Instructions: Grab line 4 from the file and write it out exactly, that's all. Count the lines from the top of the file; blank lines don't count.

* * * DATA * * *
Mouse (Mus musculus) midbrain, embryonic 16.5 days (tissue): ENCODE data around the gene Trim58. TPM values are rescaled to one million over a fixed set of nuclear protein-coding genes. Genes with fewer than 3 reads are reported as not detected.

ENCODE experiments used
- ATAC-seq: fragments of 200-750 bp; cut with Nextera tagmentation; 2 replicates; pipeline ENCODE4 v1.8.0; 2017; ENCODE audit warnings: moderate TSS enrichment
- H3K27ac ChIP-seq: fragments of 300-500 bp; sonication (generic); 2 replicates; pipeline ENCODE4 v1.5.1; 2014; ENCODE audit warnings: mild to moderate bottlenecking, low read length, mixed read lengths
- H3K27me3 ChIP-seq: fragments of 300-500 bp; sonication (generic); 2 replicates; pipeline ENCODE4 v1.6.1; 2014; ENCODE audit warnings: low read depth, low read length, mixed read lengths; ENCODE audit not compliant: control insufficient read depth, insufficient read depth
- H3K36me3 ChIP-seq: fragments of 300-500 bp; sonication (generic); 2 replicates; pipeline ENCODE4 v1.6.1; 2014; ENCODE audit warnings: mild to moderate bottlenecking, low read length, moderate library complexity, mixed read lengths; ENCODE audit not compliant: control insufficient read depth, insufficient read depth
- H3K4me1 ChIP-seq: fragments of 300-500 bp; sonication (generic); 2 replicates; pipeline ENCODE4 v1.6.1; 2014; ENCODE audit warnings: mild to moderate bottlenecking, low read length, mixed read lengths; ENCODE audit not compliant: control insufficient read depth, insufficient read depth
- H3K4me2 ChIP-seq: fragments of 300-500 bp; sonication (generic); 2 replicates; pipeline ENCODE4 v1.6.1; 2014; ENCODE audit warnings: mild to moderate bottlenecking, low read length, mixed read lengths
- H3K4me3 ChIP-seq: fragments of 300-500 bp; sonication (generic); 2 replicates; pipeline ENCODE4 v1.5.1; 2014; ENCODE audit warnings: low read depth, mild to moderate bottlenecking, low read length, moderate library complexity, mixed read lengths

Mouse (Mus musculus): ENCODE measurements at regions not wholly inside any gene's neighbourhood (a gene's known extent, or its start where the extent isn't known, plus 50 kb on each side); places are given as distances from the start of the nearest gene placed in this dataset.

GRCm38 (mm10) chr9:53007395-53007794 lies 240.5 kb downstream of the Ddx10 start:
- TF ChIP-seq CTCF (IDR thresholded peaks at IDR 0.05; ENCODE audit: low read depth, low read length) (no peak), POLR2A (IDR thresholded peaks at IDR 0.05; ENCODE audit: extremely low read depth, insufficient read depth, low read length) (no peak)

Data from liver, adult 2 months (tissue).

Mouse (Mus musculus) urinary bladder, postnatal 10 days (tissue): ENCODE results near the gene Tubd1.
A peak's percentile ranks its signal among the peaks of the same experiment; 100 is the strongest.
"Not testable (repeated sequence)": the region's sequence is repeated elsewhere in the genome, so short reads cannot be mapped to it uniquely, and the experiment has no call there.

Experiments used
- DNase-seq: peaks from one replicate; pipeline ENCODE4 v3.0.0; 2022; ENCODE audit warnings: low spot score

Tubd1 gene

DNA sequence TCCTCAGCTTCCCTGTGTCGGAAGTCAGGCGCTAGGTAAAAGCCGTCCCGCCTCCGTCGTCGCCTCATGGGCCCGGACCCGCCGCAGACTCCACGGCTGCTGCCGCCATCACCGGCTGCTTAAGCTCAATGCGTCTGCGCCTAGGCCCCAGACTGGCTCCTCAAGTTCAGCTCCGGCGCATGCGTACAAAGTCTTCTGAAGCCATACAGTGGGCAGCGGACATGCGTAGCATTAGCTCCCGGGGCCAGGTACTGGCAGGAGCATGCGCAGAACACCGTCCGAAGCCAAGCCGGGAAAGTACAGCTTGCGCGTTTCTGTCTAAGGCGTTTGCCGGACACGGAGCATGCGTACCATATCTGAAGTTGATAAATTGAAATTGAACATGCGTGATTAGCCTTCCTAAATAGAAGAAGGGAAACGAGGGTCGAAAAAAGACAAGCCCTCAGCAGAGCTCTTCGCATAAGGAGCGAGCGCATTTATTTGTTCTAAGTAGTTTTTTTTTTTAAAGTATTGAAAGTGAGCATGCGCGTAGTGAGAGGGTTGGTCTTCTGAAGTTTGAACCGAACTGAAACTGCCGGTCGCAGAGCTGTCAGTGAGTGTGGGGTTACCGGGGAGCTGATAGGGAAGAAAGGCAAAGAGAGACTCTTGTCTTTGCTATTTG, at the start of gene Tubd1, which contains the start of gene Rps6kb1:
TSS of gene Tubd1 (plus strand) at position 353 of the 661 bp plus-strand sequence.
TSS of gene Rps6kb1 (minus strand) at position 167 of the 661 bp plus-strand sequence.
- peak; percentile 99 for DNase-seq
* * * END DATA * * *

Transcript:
- H3K27ac ChIP-seq: fragments of 300-500 bp; sonication (generic); 2 replicates; pipeline ENCODE4 v1.5.1; 2014; ENCODE audit warnings: mild to moderate bottlenecking, low read length, mixed read lengths